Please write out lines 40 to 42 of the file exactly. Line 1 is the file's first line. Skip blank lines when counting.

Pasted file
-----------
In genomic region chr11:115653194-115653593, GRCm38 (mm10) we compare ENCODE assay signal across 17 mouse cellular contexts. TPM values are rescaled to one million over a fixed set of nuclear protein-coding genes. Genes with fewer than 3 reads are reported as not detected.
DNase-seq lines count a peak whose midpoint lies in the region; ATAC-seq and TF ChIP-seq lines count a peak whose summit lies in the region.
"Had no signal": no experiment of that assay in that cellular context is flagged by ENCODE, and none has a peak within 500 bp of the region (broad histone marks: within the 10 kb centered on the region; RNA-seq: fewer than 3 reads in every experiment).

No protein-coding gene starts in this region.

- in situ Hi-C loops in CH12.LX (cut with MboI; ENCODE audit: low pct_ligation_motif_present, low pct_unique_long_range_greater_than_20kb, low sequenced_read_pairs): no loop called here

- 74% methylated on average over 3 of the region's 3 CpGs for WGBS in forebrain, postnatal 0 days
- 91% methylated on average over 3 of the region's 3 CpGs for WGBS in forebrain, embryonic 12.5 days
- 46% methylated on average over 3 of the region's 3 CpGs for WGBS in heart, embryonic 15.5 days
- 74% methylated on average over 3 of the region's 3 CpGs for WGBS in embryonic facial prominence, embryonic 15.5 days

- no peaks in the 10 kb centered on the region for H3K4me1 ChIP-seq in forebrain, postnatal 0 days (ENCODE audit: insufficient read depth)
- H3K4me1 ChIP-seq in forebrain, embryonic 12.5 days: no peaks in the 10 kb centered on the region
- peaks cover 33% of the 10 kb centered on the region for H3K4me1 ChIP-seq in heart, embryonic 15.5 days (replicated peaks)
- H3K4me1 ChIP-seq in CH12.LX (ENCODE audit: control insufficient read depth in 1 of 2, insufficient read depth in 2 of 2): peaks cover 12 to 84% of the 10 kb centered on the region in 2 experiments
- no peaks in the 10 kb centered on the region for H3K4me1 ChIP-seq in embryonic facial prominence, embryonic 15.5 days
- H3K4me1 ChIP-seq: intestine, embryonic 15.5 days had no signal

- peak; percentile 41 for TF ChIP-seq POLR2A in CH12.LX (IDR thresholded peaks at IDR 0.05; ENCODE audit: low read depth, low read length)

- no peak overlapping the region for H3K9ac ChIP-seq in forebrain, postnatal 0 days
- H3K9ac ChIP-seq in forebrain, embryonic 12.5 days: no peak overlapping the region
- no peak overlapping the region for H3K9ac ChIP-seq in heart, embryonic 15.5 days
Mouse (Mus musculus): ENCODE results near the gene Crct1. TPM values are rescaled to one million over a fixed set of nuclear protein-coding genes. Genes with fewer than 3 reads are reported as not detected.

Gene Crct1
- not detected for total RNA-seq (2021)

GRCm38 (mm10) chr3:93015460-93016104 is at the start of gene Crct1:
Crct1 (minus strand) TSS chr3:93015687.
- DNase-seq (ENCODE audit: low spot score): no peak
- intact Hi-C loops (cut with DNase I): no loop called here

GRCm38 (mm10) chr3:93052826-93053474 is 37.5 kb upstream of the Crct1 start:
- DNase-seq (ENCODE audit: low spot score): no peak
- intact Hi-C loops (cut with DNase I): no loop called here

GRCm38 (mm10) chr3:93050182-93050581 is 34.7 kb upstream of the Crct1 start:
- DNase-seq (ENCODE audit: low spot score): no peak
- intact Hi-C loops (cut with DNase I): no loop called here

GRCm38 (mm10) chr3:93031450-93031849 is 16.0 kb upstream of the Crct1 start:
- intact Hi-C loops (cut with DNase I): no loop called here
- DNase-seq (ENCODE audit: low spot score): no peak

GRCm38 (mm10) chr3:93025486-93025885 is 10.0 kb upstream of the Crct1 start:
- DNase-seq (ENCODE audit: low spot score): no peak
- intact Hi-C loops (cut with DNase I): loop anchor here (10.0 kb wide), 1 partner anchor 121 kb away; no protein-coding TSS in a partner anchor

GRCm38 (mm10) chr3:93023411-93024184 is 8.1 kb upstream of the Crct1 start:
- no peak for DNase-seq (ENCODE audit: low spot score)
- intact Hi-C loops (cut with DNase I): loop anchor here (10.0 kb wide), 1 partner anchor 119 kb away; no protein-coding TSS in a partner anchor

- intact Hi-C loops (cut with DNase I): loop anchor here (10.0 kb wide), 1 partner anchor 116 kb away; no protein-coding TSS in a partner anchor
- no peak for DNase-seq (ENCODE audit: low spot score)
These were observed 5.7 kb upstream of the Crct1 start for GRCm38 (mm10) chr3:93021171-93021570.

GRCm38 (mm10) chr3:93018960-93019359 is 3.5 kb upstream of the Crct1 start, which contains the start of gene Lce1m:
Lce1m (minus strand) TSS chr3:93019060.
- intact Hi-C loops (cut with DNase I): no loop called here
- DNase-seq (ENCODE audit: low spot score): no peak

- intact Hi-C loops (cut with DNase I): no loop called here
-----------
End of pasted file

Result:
- no peak for DNase-seq (ENCODE audit: low spot score)
- intact Hi-C loops (cut with DNase I): loop anchor here (10.0 kb wide), 1 partner anchor 119 kb away; no protein-coding TSS in a partner anchor

- intact Hi-C loops (cut with DNase I): loop anchor here (10.0 kb wide), 1 partner anchor 116 kb away; no protein-coding TSS in a partner anchor